Abe: It’s the same in the world of politics. When my father was Minister for Foreign Affairs, he avoided the word “national interest.” But these days the opposition parties talk openly about national interests in the Diet. We have become able to address not just security but even the field of development assistance from the perspective of national interests.
Tanaka: I’d like to ask once more about the role that the NSC played in Abe Diplomacy. The NSC’s predecessor body, the Security Council of Japan, appeared mostly a formality.
Abe: In short, the Security Council of Japan was a council to approve the defense budget, not a place to discuss systematic policy. In that sense, as you say, it had a strongly ceremonial element. To be honest, when I first participated in the council as Deputy Chief Cabinet Secretary, I thought, “so this is it?”
Tanaka: How did things change after launching the NSC?
Abe: In the central four-minister meeting (Prime Minister, Chief Cabinet Secretary, Foreign Minister and Defense Minister) we have frank discussion about major strategy and important policies related to diplomacy and security, and also about analysis of intelligence on which those are based. I can’t speak in detail but there were very lively discussions about things such as missile defense and deterrence, and how to face China. Because we four ministers fully shared the details of the discussion the subsequent policy making process became smooth and a sense of cabinet unity was created.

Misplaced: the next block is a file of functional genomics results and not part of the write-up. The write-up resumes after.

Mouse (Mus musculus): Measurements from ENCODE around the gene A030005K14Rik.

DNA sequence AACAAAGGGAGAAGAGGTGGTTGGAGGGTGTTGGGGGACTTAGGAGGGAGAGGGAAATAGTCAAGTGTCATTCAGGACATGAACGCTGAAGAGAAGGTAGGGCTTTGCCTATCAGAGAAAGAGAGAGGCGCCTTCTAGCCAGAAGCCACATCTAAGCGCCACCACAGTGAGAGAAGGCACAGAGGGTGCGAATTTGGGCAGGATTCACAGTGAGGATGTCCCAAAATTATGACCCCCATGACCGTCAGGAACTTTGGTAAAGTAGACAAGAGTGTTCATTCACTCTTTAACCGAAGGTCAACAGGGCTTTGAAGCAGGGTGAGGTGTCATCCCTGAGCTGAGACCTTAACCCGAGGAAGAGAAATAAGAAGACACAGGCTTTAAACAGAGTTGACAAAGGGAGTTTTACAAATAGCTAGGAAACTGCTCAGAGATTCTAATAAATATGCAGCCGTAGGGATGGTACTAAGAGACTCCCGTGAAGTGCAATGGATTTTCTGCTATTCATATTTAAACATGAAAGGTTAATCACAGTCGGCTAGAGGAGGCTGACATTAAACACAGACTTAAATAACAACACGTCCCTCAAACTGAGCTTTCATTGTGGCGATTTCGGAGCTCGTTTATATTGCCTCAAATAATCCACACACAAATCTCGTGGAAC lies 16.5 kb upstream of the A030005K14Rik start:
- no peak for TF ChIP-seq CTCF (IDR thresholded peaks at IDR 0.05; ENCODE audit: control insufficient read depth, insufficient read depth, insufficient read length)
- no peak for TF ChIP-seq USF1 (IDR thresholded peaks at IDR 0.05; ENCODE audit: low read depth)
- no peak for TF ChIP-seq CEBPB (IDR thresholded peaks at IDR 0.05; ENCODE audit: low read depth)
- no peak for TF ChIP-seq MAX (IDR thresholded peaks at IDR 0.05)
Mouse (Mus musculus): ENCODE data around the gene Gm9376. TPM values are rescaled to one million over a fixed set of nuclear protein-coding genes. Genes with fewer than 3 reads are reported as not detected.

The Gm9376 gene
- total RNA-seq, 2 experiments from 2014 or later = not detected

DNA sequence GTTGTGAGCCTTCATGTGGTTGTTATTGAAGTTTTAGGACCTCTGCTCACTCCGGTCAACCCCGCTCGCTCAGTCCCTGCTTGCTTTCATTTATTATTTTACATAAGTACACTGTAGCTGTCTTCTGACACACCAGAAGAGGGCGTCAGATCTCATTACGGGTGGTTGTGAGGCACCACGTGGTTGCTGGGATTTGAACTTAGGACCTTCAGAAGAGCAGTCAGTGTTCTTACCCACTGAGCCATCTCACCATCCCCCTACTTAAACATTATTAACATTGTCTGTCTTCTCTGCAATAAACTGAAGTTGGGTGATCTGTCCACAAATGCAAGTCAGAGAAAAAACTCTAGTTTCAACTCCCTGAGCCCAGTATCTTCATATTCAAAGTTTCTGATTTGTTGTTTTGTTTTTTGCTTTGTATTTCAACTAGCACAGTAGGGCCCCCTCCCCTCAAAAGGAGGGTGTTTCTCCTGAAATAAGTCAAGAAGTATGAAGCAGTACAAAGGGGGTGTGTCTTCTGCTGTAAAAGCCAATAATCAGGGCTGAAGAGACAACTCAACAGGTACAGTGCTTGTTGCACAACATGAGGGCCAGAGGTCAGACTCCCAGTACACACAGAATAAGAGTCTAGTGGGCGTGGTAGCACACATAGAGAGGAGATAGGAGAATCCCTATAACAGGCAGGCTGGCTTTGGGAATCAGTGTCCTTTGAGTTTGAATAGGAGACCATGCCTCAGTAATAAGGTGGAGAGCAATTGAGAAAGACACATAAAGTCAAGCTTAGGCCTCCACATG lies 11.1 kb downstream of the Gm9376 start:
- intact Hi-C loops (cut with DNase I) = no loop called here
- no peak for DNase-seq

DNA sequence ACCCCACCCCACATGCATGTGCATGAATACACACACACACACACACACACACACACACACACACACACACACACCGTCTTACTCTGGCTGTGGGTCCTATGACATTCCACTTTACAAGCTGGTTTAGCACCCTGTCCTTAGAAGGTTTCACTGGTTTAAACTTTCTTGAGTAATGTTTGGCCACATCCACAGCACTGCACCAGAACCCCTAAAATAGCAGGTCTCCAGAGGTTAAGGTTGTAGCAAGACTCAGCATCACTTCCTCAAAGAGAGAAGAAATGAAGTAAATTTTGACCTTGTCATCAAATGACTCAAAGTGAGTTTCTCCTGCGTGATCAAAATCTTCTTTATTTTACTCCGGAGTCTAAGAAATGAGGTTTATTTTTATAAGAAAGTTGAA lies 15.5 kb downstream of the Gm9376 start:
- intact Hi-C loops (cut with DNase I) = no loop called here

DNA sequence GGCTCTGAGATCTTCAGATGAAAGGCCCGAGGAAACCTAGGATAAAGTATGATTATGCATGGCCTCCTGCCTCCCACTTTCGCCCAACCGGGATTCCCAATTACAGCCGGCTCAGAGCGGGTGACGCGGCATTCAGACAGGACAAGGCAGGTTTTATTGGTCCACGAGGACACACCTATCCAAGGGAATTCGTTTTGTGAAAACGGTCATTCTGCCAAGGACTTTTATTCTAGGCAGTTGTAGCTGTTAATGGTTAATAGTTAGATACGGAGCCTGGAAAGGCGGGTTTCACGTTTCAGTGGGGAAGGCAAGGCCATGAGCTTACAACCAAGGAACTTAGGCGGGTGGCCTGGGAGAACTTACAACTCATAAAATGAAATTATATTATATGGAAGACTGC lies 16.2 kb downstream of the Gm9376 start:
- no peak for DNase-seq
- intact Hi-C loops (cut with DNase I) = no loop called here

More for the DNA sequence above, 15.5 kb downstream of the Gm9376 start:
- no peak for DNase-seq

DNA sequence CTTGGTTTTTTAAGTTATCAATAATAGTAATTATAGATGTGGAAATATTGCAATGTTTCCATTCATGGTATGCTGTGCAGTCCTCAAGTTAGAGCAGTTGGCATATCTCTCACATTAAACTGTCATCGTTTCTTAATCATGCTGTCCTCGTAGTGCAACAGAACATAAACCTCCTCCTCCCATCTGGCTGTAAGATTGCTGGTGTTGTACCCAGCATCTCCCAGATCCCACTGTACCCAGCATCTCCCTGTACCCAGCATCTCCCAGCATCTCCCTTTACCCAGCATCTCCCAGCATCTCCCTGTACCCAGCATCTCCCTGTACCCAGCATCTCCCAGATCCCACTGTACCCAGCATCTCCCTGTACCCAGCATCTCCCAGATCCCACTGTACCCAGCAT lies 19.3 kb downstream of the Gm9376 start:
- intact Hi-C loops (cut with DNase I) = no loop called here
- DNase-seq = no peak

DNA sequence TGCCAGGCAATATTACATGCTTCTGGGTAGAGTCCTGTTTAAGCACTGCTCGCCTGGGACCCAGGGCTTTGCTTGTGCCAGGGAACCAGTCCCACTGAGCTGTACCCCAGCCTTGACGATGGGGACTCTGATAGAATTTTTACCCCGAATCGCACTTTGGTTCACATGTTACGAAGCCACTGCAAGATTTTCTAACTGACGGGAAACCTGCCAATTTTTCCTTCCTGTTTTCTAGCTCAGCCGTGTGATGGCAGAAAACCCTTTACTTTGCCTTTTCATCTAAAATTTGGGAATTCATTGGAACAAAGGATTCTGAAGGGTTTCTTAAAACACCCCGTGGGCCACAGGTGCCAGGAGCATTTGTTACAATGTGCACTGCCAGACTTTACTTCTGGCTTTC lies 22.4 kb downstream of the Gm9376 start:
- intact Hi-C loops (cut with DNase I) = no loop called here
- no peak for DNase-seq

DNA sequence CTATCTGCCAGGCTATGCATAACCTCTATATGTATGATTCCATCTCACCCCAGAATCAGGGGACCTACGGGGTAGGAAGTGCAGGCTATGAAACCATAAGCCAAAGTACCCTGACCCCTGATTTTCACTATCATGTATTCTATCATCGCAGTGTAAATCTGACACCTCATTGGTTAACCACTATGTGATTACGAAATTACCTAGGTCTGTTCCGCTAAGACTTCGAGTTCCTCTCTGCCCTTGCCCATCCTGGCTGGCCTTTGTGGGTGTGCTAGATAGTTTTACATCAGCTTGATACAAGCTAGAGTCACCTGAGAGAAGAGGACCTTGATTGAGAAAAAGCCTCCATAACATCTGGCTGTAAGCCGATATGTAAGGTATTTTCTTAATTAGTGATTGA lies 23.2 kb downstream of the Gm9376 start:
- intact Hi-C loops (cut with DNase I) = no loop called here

Tanaka: I once heard from a former member of the Ministry of Foreign Affairs that Japan’s diplomatic policy was tantamount to an agreement between three individuals: Director, Director-General and Vice-Minister within the Ministry of Foreign Affairs. That changed a lot during your time in office.
Abe: We became able to analyze from various angles, not just in terms of bilateral relations. That meant to think about issues while bearing in mind the whole Indo-Pacific power balance, particularly the situation with China. It meant implementing concrete policies while viewing Japan-China relations not just bilaterally, but as positioned within a large strategy. Without the NSC, I don’t think prime ministerial diplomacy would have been practical.
Tanaka: Capable staff from various ministries gathered in the National Security Secretariat (NSS), the office of the NSC.
Abe: Each ministry sent us excellent staff. A notable figure among these was Yachi Shotaro, who served as the Secretariat’s first head. Before then, the Ministry of Foreign Affairs, Ministry of Defense, and National Police Agency tended not to cooperate well. They kept information within their agencies and tended not to share it. In that situation, if Yachi had behaved like a representative of the Ministry of Foreign Affairs the NSS wouldn’t have functioned. But, from when he was in the Ministry of Foreign Affairs, he had relationships with a wide range of people, in the Ministry of Defense, National Police Agency, and business world and academia too—so he had both a strong network and personal integrity. The current head, Kitamura Shigeru, is also more than just a representative of the police. You can create structures all you want, but they don’t work without people.